Columnist Andrea McGuigan speaks with local school teacher Barbara Taylor about her first book, Sing in the Morning, Cry at Night, published via Kaylie Jones Books, an imprint of Akashic Books.
 

Author Barbara Taylor

Author Barbara Taylor

Can you talk about the evolution of writing the book and then its publication?
I started writing Sing in the Morning, Cry at Night in January of 2007, as a graduate student in the Wilkes Creative Writing MFA program and completed the first draft in June of 2008. After that, I revised for another six months. My agent sent that second draft out to at least twenty publishers. The feedback was great, but ultimately, no one picked up the book. At that point, I put the novel in a drawer and started writing the next book in what I intend to be a trilogy. Shortly after completing a draft of book two, Kaylie Jones, my mentor from Wilkes, came up with a brilliant idea for restructuring the first novel. I spent another nine months revising. In the meantime, Kaylie started her own imprint, Kaylie Jones Books, with Akashic Books and I’m proud to say I’m the second book in her print series.
 
Can you tell us about the plot, which includes some local history?
My novel is about eight-year-old Violet who’s blamed for the death of her nine-year-old sister, Daisy. It opens on September 4, 1913, two months after the Fourth of July tragedy and takes place in Scranton during the time of coal mining, vaudeville and evangelism. Owen, the girls’ father, “turns to drink” and abandons his family. Their mother Grace falls victim to the seductive powers of Grief, an imagined figure who has seduced her off-and-on since childhood. Violet forms an unlikely friendship with Stanley Adamski, a motherless outcast who works in the mines as a breaker boy. During an unexpected blizzard, Grace goes into premature labor at home and is forced to rely on Violet, while Owen is “off being saved” at a Billy Sunday Revival.
 
I understand you were working with some autobiographical material here.
Since the novel is a period piece, I blended real life incidents with fiction. For example, the death of Daisy is based on a family tragedy. My grandmother’s oldest sister, Pearl, was burned in a sparkler accident on July 4, 1918, the same day as her baptism. According to the story, she sang hymns for three days while she lay dying. That story always haunted me and it seemed a natural place to turn for the novel. Also, my grandmother used to tell me that she was born during the “Billy Sunday Snowstorm” in March of 1914, where more than 2,400 people were stranded overnight with the charismatic preacher. To this day, people in Scranton claim to know someone who was saved that night. I love how the story has taken on a legendary quality and I knew I wanted to include it in my novel. When I started writing the novel, my grandmother’s sister, Louise, was the only sibling still living. I thought I owed it to her to ask her permission to use the story. When she gave me her blessing, I started to write.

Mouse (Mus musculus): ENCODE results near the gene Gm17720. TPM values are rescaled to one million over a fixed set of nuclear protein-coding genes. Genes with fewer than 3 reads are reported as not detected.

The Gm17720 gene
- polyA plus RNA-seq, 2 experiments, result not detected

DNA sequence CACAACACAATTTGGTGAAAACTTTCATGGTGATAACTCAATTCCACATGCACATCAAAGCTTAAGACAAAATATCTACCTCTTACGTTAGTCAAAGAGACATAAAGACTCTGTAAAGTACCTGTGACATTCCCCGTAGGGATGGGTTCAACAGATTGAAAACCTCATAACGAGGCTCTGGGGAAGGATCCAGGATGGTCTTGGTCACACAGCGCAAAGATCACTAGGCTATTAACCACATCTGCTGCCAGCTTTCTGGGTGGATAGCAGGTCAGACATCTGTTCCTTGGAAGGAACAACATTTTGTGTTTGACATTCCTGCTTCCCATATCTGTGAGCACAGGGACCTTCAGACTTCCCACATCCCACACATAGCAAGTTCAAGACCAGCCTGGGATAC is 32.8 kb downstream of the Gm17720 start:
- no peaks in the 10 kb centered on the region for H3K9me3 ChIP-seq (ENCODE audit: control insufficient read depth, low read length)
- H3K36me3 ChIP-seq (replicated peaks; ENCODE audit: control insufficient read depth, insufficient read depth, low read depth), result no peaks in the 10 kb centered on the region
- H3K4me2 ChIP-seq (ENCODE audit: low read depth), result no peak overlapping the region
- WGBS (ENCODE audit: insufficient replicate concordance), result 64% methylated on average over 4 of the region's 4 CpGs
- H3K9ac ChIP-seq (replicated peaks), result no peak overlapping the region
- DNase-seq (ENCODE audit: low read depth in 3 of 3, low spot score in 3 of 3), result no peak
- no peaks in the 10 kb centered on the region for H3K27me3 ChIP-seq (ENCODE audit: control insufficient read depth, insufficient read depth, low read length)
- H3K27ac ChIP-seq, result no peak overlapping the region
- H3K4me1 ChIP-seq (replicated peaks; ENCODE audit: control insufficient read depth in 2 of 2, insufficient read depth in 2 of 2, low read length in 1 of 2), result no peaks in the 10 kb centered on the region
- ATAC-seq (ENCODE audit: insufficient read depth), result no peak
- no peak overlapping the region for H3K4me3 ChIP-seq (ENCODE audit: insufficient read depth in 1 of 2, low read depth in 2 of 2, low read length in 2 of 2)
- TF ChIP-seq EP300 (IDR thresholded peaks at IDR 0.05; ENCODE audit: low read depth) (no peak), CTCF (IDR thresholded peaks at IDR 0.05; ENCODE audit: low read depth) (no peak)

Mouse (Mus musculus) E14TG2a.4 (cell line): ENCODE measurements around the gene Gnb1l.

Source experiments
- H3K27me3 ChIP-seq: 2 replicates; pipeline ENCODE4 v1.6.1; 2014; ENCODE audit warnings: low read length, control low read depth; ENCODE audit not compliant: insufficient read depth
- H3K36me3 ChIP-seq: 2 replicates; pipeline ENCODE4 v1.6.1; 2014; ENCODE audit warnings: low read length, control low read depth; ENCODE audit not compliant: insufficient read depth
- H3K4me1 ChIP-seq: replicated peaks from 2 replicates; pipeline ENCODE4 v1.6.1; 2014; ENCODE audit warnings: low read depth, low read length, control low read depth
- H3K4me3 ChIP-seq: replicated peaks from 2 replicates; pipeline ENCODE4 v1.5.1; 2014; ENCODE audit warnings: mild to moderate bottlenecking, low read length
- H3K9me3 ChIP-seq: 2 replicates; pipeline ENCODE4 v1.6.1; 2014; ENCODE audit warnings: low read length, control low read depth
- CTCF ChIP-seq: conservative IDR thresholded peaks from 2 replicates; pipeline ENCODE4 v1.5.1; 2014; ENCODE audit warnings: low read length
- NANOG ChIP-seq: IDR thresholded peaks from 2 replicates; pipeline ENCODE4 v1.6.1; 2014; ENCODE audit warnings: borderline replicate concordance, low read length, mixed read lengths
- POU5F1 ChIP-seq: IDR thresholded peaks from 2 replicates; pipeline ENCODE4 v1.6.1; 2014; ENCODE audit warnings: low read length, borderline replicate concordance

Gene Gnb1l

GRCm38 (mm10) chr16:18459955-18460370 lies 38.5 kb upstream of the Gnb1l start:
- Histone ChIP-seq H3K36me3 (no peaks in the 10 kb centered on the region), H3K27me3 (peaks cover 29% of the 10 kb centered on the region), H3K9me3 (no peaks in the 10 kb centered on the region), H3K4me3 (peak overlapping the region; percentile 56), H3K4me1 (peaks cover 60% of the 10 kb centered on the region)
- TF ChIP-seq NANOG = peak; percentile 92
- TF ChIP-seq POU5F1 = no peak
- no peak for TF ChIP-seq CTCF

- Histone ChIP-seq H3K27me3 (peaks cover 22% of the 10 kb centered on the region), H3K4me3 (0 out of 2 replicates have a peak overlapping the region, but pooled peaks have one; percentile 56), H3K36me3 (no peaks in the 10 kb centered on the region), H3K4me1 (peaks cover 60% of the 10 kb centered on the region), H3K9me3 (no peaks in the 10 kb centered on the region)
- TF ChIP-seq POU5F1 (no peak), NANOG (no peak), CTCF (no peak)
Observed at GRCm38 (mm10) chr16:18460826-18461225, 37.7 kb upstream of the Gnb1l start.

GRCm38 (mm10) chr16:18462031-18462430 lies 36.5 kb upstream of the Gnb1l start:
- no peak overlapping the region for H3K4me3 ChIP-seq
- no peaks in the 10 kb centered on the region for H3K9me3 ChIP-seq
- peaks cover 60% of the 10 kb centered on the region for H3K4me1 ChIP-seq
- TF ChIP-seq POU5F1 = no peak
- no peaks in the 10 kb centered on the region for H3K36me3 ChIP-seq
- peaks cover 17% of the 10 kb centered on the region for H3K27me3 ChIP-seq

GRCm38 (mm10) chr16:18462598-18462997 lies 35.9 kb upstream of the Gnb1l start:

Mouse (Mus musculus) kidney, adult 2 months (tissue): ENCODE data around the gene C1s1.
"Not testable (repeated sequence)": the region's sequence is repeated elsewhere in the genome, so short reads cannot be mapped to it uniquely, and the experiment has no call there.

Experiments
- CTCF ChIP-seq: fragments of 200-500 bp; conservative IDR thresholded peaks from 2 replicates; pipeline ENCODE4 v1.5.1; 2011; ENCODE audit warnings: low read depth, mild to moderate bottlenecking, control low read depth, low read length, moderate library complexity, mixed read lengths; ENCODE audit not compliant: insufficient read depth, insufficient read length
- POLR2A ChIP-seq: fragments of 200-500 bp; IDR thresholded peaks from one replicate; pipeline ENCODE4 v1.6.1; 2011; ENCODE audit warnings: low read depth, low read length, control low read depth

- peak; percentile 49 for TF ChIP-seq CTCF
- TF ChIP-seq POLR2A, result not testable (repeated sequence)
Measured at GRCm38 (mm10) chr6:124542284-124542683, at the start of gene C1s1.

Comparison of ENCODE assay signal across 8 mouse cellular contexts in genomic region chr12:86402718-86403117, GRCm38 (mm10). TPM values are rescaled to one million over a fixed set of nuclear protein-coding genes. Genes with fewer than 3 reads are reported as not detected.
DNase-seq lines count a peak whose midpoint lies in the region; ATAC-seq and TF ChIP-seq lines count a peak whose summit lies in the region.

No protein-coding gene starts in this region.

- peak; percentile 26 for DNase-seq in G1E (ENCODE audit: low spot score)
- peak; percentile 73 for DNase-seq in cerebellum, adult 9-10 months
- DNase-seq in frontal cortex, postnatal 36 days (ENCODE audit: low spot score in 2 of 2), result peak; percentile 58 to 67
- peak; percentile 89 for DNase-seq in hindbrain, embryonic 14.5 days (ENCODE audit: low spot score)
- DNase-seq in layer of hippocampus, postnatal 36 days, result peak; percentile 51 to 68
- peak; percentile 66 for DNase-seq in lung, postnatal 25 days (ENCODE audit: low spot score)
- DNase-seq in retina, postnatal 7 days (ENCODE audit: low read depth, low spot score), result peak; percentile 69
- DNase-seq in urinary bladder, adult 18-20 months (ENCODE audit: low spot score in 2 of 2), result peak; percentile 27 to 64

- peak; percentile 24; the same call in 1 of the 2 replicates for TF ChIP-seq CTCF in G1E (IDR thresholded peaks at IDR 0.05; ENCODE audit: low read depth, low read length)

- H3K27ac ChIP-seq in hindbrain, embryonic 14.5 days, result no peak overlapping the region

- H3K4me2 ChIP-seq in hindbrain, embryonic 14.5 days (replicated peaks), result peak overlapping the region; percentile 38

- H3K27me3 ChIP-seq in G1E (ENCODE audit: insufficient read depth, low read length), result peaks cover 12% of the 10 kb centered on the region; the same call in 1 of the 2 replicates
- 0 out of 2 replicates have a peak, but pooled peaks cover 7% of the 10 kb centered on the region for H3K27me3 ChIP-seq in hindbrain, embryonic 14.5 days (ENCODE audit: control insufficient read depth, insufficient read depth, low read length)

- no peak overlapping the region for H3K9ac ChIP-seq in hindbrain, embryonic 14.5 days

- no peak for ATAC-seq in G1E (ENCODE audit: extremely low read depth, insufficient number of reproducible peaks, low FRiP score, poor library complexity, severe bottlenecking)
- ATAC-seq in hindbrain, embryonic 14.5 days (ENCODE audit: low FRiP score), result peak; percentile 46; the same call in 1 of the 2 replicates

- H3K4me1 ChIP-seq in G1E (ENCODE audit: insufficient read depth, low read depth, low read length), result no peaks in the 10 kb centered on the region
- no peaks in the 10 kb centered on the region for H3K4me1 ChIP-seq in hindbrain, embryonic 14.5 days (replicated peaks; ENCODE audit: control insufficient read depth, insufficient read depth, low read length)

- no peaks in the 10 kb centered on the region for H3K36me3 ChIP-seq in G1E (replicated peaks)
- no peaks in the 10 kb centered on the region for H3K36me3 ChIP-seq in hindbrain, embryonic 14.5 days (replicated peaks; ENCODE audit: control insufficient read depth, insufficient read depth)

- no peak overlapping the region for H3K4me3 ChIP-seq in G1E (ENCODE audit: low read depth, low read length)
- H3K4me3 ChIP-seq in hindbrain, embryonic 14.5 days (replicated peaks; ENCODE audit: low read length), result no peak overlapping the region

Is there anything else you’d like to tell us about the book or any upcoming events tied to its publication?
I was floored when my publisher informed me that Publishers Weekly named Sing in the Morning, Cry at Night as a “Top Summer Read” for 2014. The article generated a great deal of interest in the book. As far as events are concerned, I’m excited to launch the book at the Lackawanna Historical Society’s Catlin House on July 16 at 7 p.m. The staff is wonderful and the venue is beautiful. What a great way to kick off the book tour!
 
 
Bookmarks appears bi-monthly in ec and dc. Send your literary news to: mcguigan.andrea@gmail.com.
 

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